The mayor of the city.

Shiv Sena’s leaders have done it again. While Mr. Sarpotdar’s statement to Mr. Jain should come as no surprise (given his illustrious background in the 1993 riots), the Mayor of the city coming out personally to stop trains comes as a neat slap on the face for Mumbaikars.

The same Mayor, who states "Mumbai City is known not only as the capital city of Maharashtra State, but also as the Urbs Prima in Indis, or the Premier City of India." as he pens the foreword for the one prime agency under his control – the Municipal Corporation of Greater Mumbai.

Forget solving the problems of the city, forget leading the BMC, forget even chilling at home on a Sunday. The Mayor of the city believes that as a Sena leader he has been given the right to stop trains from functioning because the statue of his Supremo’s wife was desecrated.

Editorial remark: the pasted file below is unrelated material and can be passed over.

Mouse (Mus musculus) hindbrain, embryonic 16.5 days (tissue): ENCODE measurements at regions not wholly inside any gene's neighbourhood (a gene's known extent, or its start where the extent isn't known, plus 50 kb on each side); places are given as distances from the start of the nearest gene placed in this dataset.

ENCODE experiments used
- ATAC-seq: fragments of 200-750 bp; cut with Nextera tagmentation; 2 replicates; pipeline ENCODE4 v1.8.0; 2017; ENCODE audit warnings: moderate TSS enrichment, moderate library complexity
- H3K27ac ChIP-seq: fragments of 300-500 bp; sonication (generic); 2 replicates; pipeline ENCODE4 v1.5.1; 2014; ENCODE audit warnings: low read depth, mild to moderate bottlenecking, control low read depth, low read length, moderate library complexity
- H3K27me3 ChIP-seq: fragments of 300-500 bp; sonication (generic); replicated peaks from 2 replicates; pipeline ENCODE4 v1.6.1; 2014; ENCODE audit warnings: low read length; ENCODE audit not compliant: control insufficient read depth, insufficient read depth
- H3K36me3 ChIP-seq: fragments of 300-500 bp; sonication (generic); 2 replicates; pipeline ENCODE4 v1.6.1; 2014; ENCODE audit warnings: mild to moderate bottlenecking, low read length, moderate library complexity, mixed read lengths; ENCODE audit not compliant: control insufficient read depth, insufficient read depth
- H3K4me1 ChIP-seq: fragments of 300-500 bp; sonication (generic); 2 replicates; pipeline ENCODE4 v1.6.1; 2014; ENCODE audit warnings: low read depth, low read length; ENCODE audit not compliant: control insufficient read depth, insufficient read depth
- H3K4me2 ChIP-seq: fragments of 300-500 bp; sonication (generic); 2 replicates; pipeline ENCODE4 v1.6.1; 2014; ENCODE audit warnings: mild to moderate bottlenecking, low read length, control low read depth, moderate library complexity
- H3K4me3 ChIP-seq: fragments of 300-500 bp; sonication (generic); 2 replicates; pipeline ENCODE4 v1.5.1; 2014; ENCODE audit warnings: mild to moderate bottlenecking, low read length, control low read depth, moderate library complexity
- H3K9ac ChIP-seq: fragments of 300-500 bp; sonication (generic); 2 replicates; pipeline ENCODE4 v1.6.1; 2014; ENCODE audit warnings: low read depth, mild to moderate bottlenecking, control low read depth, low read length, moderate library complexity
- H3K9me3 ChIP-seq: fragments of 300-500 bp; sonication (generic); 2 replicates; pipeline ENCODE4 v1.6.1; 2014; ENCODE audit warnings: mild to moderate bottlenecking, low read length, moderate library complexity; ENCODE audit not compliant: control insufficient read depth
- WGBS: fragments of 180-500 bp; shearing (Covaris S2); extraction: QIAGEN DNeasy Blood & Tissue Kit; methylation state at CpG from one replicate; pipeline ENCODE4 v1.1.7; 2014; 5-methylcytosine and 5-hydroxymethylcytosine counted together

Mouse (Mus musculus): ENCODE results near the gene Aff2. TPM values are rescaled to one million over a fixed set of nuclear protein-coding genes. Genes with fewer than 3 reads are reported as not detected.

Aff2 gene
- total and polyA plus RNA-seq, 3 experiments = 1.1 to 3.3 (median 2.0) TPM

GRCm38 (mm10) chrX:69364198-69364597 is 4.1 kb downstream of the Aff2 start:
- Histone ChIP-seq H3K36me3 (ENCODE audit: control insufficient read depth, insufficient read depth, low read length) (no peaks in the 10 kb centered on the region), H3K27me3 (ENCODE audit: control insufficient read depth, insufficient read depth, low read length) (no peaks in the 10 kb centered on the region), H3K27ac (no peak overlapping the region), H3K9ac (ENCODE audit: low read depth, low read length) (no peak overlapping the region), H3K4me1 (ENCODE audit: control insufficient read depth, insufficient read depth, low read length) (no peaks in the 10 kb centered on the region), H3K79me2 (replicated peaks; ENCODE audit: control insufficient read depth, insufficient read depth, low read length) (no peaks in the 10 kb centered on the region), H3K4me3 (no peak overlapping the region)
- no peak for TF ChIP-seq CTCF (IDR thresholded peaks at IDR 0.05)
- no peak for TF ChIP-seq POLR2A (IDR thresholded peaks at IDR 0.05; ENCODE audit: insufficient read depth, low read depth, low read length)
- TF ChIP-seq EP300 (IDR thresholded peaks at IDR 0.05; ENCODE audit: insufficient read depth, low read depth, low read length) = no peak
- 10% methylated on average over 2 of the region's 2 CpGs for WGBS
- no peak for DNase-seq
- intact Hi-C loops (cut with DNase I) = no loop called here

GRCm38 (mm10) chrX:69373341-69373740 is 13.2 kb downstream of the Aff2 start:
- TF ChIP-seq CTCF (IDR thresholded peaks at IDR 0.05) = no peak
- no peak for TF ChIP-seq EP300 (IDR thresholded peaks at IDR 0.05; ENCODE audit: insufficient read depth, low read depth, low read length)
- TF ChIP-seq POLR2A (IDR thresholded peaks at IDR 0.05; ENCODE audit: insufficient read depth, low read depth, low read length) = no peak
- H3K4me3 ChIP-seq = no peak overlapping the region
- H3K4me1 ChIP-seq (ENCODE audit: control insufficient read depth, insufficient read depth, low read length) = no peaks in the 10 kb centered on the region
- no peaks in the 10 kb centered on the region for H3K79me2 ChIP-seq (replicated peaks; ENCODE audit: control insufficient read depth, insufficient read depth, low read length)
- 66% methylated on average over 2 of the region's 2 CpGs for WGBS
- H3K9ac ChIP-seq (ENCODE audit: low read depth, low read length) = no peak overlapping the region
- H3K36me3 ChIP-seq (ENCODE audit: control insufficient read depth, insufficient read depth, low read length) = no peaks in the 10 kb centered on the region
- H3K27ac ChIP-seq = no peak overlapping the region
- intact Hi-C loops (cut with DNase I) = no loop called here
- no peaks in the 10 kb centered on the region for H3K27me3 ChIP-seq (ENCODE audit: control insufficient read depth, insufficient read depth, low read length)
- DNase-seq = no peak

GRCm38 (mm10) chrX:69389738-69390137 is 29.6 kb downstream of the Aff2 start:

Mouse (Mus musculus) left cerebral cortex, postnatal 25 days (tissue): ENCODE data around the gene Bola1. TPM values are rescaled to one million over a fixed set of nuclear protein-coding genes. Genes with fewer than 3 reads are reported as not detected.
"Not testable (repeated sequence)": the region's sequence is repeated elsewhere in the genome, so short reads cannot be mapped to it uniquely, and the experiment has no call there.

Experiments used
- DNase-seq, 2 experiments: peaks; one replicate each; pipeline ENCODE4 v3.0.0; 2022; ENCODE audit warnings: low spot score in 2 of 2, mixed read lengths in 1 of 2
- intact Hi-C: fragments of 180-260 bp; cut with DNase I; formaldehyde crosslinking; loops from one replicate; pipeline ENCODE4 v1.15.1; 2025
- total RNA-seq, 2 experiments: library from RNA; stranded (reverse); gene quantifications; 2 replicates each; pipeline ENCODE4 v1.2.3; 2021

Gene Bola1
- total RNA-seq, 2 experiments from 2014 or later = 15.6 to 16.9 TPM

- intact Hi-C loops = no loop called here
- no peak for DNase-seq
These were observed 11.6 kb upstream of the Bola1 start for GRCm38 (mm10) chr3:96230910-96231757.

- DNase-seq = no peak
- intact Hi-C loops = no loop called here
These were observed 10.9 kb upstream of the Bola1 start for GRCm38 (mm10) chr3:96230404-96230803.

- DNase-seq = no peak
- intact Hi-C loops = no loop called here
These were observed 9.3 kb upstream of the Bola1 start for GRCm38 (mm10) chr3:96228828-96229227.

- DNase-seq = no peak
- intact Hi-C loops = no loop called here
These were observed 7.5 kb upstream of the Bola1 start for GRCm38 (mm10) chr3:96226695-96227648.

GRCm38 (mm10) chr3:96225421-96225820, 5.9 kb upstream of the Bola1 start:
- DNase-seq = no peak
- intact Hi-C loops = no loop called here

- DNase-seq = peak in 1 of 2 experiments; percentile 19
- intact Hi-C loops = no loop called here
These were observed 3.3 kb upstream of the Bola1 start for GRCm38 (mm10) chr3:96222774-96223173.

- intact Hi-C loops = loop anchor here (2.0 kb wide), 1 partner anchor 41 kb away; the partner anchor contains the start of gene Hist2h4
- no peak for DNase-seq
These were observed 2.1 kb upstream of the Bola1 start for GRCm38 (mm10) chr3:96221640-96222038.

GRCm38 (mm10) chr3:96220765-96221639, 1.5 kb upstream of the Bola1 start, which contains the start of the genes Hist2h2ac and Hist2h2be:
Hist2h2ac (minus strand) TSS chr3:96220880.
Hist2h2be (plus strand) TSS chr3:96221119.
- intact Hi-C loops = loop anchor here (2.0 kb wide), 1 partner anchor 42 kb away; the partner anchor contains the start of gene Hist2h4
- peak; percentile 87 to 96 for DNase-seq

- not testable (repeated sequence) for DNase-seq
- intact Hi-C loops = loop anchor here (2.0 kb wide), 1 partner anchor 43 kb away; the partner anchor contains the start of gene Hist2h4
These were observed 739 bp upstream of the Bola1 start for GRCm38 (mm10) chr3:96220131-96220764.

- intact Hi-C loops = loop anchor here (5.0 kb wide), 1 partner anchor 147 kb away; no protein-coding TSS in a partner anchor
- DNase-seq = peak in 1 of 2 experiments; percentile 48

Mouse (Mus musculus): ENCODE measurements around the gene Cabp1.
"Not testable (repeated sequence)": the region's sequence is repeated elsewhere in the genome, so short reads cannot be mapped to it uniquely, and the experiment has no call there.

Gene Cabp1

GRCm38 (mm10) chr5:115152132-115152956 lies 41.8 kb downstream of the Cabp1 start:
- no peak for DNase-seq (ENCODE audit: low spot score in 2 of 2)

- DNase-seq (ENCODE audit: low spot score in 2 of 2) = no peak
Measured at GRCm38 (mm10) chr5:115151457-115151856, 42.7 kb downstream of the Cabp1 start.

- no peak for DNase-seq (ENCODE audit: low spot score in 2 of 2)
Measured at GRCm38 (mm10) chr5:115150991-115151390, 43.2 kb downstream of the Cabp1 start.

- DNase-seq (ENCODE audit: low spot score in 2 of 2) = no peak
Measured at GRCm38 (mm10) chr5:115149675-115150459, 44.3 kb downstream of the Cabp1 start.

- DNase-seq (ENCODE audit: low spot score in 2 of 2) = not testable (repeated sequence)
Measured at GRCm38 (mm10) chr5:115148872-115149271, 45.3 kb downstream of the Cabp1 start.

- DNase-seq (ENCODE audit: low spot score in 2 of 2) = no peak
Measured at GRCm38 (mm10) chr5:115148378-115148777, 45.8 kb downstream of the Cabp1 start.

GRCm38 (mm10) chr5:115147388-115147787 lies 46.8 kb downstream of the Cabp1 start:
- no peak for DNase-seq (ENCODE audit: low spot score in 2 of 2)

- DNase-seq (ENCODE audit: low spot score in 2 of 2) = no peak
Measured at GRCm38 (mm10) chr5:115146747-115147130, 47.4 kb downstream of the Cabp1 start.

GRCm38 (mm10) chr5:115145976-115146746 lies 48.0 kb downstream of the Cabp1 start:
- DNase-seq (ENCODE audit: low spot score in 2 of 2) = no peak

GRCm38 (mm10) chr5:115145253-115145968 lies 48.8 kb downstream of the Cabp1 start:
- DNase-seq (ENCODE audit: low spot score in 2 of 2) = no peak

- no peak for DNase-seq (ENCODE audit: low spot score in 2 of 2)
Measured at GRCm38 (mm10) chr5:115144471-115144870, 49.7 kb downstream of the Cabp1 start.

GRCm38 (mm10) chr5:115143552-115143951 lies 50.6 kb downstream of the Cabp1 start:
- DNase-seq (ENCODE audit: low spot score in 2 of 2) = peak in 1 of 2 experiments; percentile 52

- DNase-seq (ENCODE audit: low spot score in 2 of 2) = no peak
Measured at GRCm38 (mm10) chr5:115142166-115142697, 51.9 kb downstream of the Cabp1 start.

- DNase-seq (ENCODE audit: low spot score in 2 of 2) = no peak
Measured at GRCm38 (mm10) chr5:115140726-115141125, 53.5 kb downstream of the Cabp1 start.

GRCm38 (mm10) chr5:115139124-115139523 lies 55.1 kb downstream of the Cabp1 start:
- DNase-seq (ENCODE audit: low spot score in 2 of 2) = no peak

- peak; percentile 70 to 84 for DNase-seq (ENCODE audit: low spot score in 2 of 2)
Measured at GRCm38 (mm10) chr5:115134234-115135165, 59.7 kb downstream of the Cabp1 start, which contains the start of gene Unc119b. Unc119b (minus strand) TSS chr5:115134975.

All this is happening in 2006. In Bombay – the Premier City of India.

The least they can do is remove “The Honourable” part when they address the Mayor.

Being preoccupied with my anger at a situation like this, may I point you to these links
Govind’s take on the Sena’s Sunday party
Gawker's brilliant open letter to the Shiv Sena and
Dilip's recap of past "achievements" of Sena leaders

* - That's Bill's answer to Beatrix when she asks him why he, along with the Deadly Vipers, had wiped out all her friends and to-be family at her wedding.

Wednesday, July 05, 2006

Hard talk with Chandrashekhar Prabhu